California is suffering its worst drought since white settlement began in the region. It also appears that cases of illness due to the West Nile virus will also be setting records. The two occurrences are probably related, according to Dr Cameron Webb of the University of Sydney in Australia.
What is the relationship between drought and West Nile? The virus is carried primarily by various Culex mosquito species, and birds are the reservoir for the virus. Female mosquitoes bite, and the blood is used the ensure that they can reproduce. It is a disease of birds and those people, horses and other animals who contract the illness are secondary for the feeding mosquitoes.
In a drought, places where people live and work are going to have water when the wilderness does not. Birds are drawn closer to human habitation to find water and food. The mosquitoes follow the birds.
Don’t mosquitoes need water to breed? Yes, they do, but Culex species are very tolerant of polluted water. Containers that hold a lingering amount of water are the usual breeding site but storm sewers provide an ideal breeding location during a drought. At the lowest levels of the sewers, small pools of water will exist and attract the mosquitoes.
California saw its second highest number of West Niles illnesses reported in 2014, with 801. The number of West Nile neuroinvasive disease (WNND) illnesses recorded was 561. 31 patients died of their illness.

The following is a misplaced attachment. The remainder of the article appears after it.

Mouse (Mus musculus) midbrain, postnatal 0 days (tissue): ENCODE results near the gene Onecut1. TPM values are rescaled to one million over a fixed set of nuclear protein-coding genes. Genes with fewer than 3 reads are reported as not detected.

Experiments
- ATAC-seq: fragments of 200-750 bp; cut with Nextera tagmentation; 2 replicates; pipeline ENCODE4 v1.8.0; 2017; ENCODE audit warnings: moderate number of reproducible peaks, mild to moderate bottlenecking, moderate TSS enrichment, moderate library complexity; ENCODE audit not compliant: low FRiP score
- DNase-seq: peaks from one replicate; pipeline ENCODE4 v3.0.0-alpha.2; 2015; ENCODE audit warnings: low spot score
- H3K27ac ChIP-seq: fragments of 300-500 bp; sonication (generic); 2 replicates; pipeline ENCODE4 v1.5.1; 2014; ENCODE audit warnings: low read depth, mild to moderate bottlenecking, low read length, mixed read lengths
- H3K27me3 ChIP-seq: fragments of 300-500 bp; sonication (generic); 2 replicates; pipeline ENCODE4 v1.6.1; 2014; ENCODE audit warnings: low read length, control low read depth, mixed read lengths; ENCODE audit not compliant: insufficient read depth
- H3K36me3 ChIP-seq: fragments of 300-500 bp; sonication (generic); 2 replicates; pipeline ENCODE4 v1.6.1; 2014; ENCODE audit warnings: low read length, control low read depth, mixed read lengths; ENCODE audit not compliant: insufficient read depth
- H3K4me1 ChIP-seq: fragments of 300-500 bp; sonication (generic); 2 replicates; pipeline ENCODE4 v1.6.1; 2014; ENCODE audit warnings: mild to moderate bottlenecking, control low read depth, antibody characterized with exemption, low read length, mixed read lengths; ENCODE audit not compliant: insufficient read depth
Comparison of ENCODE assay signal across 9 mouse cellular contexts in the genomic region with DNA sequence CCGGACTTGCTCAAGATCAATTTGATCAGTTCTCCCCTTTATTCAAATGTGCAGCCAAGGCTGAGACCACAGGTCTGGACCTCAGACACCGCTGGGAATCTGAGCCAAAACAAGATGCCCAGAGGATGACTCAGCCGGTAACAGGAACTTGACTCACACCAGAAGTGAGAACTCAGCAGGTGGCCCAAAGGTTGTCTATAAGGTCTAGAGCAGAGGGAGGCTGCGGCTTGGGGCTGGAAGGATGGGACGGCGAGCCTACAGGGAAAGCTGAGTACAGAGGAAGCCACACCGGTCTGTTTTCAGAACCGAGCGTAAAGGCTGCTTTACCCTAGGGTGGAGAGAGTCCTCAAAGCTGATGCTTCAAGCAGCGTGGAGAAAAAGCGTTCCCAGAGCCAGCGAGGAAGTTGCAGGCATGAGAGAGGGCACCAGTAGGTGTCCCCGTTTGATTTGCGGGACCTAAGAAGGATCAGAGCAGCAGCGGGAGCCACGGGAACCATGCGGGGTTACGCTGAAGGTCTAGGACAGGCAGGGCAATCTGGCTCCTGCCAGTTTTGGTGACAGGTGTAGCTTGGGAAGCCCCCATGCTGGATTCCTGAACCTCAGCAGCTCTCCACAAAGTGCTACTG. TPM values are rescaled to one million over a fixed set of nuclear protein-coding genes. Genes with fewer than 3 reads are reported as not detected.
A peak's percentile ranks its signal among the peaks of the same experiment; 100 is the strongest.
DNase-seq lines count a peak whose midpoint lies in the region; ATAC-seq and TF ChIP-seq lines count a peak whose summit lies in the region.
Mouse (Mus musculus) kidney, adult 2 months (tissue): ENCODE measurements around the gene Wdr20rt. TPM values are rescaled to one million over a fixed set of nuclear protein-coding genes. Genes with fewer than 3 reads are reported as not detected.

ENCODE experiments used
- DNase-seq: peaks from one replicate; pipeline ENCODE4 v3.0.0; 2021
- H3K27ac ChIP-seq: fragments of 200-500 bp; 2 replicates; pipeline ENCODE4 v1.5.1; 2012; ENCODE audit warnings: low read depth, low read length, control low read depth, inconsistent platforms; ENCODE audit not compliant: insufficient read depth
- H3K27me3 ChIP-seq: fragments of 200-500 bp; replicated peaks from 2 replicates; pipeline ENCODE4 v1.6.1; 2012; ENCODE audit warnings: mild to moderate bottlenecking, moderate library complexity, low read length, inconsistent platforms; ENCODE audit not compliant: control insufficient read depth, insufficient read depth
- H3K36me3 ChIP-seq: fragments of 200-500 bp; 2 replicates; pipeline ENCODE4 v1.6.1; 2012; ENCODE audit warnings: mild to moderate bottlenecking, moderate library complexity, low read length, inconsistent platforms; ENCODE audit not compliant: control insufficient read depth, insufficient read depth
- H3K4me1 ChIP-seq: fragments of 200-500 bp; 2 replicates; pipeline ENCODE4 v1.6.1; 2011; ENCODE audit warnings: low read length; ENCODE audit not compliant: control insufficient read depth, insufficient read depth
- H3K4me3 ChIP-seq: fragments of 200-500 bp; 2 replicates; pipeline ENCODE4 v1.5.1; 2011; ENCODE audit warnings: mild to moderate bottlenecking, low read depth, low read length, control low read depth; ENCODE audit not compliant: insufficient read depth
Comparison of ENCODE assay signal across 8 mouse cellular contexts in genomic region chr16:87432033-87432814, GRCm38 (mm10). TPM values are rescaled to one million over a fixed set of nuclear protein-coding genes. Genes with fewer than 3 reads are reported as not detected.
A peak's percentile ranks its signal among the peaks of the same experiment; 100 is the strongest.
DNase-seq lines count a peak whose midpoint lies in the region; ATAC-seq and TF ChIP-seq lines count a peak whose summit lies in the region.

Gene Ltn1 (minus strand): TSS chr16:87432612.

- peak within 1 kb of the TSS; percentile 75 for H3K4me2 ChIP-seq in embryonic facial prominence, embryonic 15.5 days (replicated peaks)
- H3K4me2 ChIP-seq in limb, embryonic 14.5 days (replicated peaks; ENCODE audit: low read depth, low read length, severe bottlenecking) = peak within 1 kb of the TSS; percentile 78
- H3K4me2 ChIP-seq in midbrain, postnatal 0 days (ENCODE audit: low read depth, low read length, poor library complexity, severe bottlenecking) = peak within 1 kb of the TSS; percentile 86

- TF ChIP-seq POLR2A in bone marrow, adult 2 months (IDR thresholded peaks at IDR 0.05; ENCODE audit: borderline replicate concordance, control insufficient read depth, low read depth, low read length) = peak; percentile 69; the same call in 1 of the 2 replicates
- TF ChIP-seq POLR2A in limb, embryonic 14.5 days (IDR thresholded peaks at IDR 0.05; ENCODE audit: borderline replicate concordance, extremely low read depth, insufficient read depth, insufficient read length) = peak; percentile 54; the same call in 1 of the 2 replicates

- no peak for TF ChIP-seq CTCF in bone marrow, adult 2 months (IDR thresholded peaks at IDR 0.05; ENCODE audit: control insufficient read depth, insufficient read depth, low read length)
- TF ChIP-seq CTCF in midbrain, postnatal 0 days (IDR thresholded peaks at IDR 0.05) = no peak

The Centers for Disease Control have estimated that for every case of WWND, between 150 and 250 cases of the less severe illness are contracted. That would mean between 84,000 and 140,000 Californians caught the mosquito-transmitted illness in 2014.
Fortunately, 80 percent of those infected with the West Nile virus experience extremely minor symptoms or none at all. Unfortunately, because this is an illness of wild birds, it is unlikely that the illness will ever vanish.
Vaccines are in the works but none have been approved for use at this time. Preventing mosquito bites are the best way at this time of avoiding contracting a West Nile illness.
- Use mosquito repellant.
- Wear long sleeves, long pants and socks when practical.
- Ensure that windows and doors have screens with mesh small enough to keep mosquitoes out. Repair or replace any broken or torn screens immediately.
- Support mosquito control efforts in the community. Sanitize your outdoor space by removing anything that can catch and hold water, fully drain swimming pools and ensure that roof drains and gutters are clean and free of puddles and pools of water.